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    AUD/CAD at Six-Month Highs, Is It Time to Get Some Loonie?

    Updated: Feb 07, 2021  

    Among the FX majors, the Australian dollar and Canadian dollar are considered the most important ‘commodity currencies’, which is to say that the fortunes of each are heavily influenced by changes in the price of commodities or by their respective nation’s ability to sell them.

    Canada is the world’s sixth-largest oil producer, with oil making up approximately one-quarter of the country’s exports. Between June-14 and February-16, when the price of WTI oil declined from $107 to $26, the CAD/USD exchange rate declined from 0.943 to around 0.685 – a 27% fall.

    Australia is the world’s second largest producer of iron ore, which means that its income is extremely sensitive to changes in the price of the commodity, and to China’s demand for it. Since mid-March of this year, the NYMEX futures price of iron ore has fallen from $89 to between $66 and $69 per metric ton. Until a small recovery in recent days, the Australian dollar had fallen seemingly in line with iron ore, from around 0.765 to lows beneath 0.745 against the US dollar, and from around 0.714 to 0.685 against the euro.

     

    AUD Surging Against CAD

    Although both of the two most commodity-driven currencies have struggled in recent weeks, in a battle between them there has only been one winner.

    Since April-12, the Australian dollar has surged against its Canadian counterpart colloquially known as the Loonie, from lows around 0.9925 to highs of 1.0345 yesterday – a new six-month high in the exchange rate. Crucially, AUD/CAD managed to take out March’s high at 1.0333 and will now target the big one – last November’s high just shy of 1.04. A move above 1.04 would take the pair to four-year highs.

    The Loonie has, of course, been falling heavily against most currencies in the wake of new US duties on Canadian imports and rumours of the potential breakup or renegotiation of NAFTA.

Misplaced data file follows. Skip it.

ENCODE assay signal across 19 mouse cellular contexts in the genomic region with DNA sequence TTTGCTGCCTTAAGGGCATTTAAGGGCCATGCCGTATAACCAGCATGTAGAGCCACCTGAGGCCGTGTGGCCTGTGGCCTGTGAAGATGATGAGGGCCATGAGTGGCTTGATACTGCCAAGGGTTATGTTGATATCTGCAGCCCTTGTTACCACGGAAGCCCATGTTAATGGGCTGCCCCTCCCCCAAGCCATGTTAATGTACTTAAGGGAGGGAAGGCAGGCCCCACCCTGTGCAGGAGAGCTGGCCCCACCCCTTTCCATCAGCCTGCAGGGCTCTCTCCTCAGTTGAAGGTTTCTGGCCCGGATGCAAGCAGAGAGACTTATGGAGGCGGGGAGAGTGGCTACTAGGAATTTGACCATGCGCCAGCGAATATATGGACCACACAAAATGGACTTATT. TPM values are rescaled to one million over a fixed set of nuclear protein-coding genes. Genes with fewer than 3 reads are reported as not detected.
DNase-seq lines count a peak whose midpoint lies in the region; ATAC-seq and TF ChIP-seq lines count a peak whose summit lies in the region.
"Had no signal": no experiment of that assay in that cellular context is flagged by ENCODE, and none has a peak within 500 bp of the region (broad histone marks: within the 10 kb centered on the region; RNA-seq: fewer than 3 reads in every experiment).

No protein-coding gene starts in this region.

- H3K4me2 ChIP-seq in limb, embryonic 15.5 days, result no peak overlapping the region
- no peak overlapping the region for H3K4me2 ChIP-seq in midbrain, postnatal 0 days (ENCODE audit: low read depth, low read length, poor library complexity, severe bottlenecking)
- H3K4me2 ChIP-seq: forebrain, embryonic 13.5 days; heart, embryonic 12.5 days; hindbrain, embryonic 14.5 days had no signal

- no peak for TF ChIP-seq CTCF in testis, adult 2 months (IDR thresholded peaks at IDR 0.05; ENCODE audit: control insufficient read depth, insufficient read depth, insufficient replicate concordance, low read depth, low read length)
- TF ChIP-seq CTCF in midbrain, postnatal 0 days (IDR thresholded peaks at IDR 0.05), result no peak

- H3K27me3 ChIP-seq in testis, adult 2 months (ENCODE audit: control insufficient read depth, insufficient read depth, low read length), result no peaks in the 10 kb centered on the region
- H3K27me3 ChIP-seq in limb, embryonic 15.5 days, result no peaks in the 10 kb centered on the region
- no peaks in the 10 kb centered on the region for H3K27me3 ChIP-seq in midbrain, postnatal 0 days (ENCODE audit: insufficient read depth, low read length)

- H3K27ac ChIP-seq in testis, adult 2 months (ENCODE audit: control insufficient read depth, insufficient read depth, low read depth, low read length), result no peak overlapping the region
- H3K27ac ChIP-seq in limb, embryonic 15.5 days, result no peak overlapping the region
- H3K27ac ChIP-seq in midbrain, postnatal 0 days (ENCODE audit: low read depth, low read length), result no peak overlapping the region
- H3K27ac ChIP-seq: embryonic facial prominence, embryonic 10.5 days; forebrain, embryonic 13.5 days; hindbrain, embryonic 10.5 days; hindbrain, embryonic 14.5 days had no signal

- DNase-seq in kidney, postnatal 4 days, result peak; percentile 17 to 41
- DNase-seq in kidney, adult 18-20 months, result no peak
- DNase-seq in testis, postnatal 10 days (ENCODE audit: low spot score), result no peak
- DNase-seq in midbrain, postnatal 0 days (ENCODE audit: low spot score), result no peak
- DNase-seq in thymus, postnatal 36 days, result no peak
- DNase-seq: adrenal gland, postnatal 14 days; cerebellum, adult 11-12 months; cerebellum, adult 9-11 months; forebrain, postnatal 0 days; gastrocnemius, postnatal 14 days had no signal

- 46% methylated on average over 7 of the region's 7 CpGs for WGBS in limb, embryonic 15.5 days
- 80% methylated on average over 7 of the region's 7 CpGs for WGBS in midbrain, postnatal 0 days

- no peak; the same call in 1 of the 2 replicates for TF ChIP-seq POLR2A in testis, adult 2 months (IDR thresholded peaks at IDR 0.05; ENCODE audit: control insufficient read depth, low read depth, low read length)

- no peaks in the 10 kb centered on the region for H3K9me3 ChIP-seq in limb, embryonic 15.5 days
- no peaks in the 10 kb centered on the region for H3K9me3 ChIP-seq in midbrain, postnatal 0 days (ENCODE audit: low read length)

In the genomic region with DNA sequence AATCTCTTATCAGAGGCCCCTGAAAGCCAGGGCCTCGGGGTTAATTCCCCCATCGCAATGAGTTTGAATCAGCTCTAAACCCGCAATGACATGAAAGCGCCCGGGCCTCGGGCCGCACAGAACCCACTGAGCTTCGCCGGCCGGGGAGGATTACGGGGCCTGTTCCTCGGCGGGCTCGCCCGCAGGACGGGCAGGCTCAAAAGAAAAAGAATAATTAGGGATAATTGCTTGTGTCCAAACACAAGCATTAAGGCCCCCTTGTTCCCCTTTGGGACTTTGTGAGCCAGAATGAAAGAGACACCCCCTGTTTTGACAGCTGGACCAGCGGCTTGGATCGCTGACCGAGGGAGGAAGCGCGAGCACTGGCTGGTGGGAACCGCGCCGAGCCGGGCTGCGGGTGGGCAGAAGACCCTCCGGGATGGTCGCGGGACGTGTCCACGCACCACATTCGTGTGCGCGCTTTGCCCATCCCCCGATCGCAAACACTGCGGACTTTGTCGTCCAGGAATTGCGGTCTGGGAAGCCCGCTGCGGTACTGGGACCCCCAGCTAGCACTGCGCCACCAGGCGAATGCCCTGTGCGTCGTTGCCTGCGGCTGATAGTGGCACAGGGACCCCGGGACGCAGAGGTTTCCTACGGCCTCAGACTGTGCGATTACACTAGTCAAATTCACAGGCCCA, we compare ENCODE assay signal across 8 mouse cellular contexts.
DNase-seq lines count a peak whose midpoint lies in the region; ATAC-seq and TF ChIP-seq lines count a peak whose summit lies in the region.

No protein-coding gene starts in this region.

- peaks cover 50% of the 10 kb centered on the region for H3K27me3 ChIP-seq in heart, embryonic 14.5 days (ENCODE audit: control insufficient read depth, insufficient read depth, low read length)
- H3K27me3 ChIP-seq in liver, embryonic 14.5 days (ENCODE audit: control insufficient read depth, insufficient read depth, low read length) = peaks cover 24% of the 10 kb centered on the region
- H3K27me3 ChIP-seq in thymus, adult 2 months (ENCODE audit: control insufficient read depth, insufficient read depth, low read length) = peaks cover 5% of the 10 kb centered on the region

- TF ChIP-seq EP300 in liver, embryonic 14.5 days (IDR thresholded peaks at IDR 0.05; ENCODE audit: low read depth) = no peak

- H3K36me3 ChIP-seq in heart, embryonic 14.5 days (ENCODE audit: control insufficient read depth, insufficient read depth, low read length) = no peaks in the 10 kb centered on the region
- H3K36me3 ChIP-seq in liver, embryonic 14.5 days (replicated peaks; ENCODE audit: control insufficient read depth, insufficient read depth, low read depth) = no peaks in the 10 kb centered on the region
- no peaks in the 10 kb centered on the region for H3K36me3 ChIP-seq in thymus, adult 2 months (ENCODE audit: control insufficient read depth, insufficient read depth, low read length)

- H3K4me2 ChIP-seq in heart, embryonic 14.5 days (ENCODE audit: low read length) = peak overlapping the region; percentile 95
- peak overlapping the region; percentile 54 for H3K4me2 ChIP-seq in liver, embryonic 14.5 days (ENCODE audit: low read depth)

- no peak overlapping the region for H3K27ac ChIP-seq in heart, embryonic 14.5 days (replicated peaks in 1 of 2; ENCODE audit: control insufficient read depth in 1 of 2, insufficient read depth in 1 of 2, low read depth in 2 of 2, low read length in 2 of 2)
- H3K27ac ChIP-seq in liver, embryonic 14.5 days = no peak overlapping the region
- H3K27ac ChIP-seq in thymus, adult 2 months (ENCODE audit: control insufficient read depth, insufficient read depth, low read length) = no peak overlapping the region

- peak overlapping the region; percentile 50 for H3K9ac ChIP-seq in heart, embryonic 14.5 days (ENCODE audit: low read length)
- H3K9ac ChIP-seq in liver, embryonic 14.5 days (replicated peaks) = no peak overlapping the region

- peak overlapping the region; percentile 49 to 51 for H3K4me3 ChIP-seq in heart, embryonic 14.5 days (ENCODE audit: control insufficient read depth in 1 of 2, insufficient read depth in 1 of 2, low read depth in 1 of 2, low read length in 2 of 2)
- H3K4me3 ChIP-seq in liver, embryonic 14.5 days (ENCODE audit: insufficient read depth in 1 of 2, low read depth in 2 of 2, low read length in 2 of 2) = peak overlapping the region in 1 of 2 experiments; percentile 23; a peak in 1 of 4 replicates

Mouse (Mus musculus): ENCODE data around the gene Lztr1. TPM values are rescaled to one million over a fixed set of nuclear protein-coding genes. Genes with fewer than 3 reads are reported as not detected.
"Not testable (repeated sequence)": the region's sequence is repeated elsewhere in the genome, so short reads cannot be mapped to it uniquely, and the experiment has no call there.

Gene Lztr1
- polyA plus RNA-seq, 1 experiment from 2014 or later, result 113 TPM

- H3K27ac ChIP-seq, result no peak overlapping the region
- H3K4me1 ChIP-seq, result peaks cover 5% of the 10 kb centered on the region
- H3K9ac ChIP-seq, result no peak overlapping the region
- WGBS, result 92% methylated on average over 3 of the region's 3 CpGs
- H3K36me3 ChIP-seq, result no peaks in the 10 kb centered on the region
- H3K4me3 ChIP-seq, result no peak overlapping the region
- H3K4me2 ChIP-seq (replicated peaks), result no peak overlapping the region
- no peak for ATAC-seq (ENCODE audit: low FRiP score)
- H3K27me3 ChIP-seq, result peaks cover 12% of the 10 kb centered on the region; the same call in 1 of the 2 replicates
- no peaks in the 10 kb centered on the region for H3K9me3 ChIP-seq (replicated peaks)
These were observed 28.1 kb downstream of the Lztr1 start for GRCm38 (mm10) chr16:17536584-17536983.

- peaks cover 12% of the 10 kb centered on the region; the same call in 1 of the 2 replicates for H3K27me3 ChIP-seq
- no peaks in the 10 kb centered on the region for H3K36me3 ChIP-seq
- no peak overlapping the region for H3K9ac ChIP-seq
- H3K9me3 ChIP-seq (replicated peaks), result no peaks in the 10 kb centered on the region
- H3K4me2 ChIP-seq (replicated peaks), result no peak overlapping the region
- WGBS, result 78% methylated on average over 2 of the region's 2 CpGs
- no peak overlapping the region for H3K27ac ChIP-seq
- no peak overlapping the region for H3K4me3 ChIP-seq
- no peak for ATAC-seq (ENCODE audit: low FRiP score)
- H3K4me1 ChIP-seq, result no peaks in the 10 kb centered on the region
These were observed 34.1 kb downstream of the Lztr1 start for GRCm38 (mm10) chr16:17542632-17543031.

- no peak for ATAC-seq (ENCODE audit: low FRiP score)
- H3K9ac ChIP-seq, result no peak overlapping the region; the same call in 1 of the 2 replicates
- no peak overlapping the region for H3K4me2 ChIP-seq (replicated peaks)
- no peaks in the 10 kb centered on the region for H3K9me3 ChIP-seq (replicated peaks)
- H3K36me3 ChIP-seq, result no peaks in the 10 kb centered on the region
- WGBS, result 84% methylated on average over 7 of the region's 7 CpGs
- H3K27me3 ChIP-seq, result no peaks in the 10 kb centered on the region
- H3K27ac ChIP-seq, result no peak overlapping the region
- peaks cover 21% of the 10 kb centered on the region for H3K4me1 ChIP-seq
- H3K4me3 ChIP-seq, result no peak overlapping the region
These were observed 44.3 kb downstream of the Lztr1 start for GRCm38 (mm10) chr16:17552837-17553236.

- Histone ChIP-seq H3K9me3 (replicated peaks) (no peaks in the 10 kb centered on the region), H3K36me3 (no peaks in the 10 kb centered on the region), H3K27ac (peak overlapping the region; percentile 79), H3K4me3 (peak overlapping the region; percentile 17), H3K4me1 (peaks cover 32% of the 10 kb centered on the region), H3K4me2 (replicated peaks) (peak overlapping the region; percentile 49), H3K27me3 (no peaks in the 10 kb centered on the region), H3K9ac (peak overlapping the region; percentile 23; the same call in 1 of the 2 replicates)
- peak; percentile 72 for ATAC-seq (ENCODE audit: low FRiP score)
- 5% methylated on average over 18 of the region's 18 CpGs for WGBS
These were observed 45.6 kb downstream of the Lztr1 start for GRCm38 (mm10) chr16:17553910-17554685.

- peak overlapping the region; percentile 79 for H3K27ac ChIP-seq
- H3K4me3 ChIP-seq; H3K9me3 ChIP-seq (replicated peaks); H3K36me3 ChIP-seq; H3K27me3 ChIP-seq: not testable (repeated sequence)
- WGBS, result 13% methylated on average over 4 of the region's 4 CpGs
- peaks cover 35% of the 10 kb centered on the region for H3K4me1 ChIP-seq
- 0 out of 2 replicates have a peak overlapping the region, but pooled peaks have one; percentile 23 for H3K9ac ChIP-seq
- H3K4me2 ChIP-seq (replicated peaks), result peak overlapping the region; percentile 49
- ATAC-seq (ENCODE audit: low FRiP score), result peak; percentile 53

Against the New Zealand dollar – another currency influenced by commodities markets, although to a lesser extent – the Canadian dollar fell yesterday to two-month lows. In early trade on Wednesday, NZD/CAD has rallied above 0.955, having been only 0.917 in mid-April.

    NZD/CAD now targets 0.96 – a price that holders of New Zealand dollars will be desperate for it to stay above. The NZD/CAD exchange rate tried to rally above the 0.96 level in November, January and in early and late-February, but on each occasion was thrust back.

     

    An Opportunity to Change Your Money

    For those in Australia and New Zealand who perhaps had plans for changing money into Canadian dollars later in the year, you might consider doing that earlier. The Canadian dollar has offered itself up for sale in recent weeks, and while one could argue that the currency could weaken further still, breaking the 1.04 and 0.96 levels in AUD/CAD and NZD/CAD will be no easy feats. Furthermore, in the coming weeks, if developments surrounding NAFTA appear a little more optimistic for Canada, we could see the Canadian dollar making up some of the ground it has lost.

    BestExchangeRates.com’s comparison calculators offer the easiest way to find the cheapest provider of foreign exchange services, including those for CAD travel money and CAD foreign currency transfers.

     
    Posted under: #News #AUD #CAD #NZD

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